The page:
Filed in

How to Break Up with Money and Kickstart Your Personal Budget

Building a budget is one of the hardest things you can do – emotionally, at least. You might not immediately connect money and emotions, but we all have an emotional connection with our money, even if we don’t understand it.

That’s why you might logically know that you can’t afford to spend $200 on clothing every month or buy a coffee at Starbucks every morning, but you do it anyway. You might logically know that you should use extra cash to pay down debt, but you buy a fancy pair of headphones or a new video game instead.

Making a personal budget is just that: very, very personal. It’s not just about making sure you have enough money to pay rent every month. It’s about analyzing your feelings towards money and learning to take control of your own spending. In a lot of ways, going through this process can be like a bad break-up: things suddenly change, you get emotional, and you want to go back to the way things were. You can’t drunkenly call your bank account at 3 a.m., but you can impulse buy on Amazon.

So, how can you make a personal budget that will actually stick? It’s not as easy as just grabbing a random budget worksheet from the internet. Instead, you have to build from the ground up, using three guiding questions: what do I need to spend money on this month, what do I want to spend money on this month, and what’s left?

Let’s answer those questions now. Open up a Google Doc or an Excel spreadsheet (or, even better, a specialized app like You Need A Budget). Up at the top, put in the net amount of your monthly paycheck. This is how much money you have to divvy up – no more, no less. As you answer these questions, start creating categories and assigning dollars to those categories.

What do I need to spend money on this month?

Rent. Utilities. Car loan. Cell phone bill. Credit card bill. Health insurance premiums. These are your big bills, the things you need to spend money on each month or else face terrible consequences.

Not every bill should go in this pile. Netflix and Spotify, for example, are two monthly bills that are wants, not needs. The only things that should go in this pile are bills that you would face dire financial and personal consequences for not paying. These should be your priority, and they’re the easiest things to budget for.

What do I want to spend money on this month?

Coffee. Cocktails. Clothing. Video games. Netflix. These are the things you could do without – or, at least, spend less money on.

These are really hard to budget for. You may have no idea how much money you actually spend on clothing every month. The best thing you can do is go over past bank and credit card statements to get an idea of how much you do actually spend every month and plug those numbers in.

If you’re lucky, you won’t go over budget after putting in those numbers. That means you’ve been living within your means and you’re good to go on to the next question. But if you’ve gone over budget during this process, you need to go back and cut some spending out of your budget.

This won’t be easy, and you may find that you need to readjust this number throughout the month (and in the months to come). This is okay! The budget you create today is not written in stone, and it may take a few tries before you come up with the perfect balance.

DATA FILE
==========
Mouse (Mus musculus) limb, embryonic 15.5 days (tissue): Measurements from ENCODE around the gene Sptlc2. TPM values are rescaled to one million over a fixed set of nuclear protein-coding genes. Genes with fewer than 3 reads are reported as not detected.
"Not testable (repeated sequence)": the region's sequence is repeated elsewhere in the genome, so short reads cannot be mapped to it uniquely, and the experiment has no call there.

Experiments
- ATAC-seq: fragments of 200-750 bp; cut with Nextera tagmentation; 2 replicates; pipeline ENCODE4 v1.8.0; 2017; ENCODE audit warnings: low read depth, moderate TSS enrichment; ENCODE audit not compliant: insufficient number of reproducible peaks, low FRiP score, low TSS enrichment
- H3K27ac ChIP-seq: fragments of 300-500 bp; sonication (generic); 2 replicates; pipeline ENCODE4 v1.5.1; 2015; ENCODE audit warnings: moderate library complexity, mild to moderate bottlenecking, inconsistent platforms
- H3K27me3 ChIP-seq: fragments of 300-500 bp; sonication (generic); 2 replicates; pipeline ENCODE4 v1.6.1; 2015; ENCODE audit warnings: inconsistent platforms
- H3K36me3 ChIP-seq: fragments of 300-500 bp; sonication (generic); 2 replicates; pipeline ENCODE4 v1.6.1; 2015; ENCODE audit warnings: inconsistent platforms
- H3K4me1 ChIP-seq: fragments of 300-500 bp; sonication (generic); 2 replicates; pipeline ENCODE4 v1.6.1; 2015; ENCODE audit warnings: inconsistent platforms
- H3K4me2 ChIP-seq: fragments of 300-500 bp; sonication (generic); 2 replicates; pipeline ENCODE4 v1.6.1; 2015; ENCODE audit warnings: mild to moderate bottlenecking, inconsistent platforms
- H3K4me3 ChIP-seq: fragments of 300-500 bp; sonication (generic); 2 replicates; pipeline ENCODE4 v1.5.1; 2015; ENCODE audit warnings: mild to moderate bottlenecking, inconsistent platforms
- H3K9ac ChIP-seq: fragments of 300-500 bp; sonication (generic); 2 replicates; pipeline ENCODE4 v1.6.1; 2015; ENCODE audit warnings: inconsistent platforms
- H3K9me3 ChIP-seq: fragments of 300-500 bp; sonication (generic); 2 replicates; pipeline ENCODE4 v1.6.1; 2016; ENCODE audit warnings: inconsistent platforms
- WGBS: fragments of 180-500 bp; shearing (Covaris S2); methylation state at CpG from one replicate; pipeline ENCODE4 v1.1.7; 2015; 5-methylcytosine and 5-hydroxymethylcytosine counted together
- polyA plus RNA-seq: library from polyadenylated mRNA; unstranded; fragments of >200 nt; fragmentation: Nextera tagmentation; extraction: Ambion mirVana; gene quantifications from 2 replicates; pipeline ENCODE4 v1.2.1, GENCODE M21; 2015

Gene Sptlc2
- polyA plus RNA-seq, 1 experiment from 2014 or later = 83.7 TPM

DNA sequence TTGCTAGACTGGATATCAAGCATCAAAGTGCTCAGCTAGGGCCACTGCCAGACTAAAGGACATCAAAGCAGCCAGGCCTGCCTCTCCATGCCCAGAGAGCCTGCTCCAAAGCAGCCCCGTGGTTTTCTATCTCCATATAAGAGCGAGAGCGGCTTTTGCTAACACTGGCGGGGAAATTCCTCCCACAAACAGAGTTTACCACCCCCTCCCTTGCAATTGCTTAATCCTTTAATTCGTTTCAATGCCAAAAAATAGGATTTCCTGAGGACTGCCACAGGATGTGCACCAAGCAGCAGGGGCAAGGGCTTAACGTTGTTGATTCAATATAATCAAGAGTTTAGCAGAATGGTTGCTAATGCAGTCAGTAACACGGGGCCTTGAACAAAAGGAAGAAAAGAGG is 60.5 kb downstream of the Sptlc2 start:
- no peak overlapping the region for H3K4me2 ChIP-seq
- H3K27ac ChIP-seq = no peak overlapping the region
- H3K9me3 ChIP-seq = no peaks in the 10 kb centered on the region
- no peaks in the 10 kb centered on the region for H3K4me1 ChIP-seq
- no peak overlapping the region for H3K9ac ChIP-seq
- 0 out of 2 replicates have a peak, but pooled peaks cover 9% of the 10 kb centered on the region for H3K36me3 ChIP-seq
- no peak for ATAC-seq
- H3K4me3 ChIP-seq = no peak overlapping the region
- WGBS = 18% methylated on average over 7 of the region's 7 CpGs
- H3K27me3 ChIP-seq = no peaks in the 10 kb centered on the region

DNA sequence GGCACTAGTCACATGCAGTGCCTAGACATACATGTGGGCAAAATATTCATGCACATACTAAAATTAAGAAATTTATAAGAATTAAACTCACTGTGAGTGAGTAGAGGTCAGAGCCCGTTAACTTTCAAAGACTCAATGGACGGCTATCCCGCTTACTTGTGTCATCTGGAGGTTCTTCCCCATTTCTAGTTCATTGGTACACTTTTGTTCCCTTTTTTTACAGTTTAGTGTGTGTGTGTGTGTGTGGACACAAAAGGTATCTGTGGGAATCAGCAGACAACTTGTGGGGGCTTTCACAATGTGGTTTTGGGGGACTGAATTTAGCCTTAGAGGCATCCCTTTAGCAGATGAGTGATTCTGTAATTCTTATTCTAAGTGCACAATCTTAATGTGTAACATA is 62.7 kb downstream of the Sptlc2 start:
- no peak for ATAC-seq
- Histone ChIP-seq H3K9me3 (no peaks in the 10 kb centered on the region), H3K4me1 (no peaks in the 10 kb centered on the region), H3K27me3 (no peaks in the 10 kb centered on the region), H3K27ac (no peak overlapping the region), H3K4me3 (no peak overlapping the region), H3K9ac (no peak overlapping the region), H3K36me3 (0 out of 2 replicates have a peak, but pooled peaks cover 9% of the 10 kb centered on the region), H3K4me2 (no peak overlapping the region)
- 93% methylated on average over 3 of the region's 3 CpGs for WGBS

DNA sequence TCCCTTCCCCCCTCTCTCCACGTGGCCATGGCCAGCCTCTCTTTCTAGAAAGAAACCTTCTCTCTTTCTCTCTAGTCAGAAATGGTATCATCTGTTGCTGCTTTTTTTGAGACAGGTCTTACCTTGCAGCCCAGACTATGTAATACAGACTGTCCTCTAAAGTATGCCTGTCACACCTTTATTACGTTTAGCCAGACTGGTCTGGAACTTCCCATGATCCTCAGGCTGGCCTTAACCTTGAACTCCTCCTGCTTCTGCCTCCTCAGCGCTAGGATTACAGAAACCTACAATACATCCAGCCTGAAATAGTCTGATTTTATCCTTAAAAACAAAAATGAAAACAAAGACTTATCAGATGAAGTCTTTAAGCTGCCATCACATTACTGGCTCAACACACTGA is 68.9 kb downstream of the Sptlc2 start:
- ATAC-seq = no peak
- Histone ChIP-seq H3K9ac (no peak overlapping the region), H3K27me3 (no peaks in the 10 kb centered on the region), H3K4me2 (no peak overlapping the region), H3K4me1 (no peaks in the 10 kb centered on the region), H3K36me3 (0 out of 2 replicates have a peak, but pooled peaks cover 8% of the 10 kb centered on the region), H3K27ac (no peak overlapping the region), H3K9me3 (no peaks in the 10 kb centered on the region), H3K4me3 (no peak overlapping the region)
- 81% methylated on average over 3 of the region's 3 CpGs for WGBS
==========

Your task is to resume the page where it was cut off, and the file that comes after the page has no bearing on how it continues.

What’s left?

This question isn’t about the money that’s left over – if you have any left over, that is. It’s about the categories we haven’t hit yet and the long-term goals you have. Maybe you want to pay down your student loan debt before you hit 25 or eliminate credit card debt or save enough money to go on a vacation.

Your job now is to figure out how those long-term goals fit into your budget. Do you put aside one hundred dollars every month until you’ve saved enough money to go on vacation? Do you take money out of your clothing budget to pay down credit card debt?

This step can take the longest and, to be honest, is probably the most emotional. In terms of a break up, imagine it like finding out your partner doesn’t want to have kids (and you do). In other words, this is some serious soul-searching, and you don’t need to have all the answers right now. Just starting to think about these questions is good step forward.

Next Steps

Making a budget isn’t a thing you do once and then forget about – it’s a constant process. For example, I frequently change how much money I’m dedicating to particular categories based on the circumstances that month. The thing that stays constant? I’m not spending more than I make.

The questions above won’t only help you kickstart a budget, they’ll also help you evolve and change it. Keep those questions in mind every time you think about your budget and they’ll help guide you to a financially responsible future.



2 Responses

  1. Adam,

    Nice job breaking down wants versus needs. Once we started being conscious of our money, we began to realize that things we thought were needs that actually weren’t (and visa versa). Quite eye opening!

    But you forgot the most important part: How freeing a budget is!
    No more fighting about money
    No more cold sweats wondering if you just spent your rent money on groceries.

    I can’t express the level of control a budget has given or family (our the amount of debt we patios off because of it).

    I put together a nice budgeting tool here for free . I’d love to get your opinion!

  2. Great tips, making a budget is so important, and the less you have to worry about finances, the better! This aligns a lot with what we’re doing at Gathering: automating savings so that your money goes towards savings goals that you have chosen and budgeted for yourself.

Leave a Reply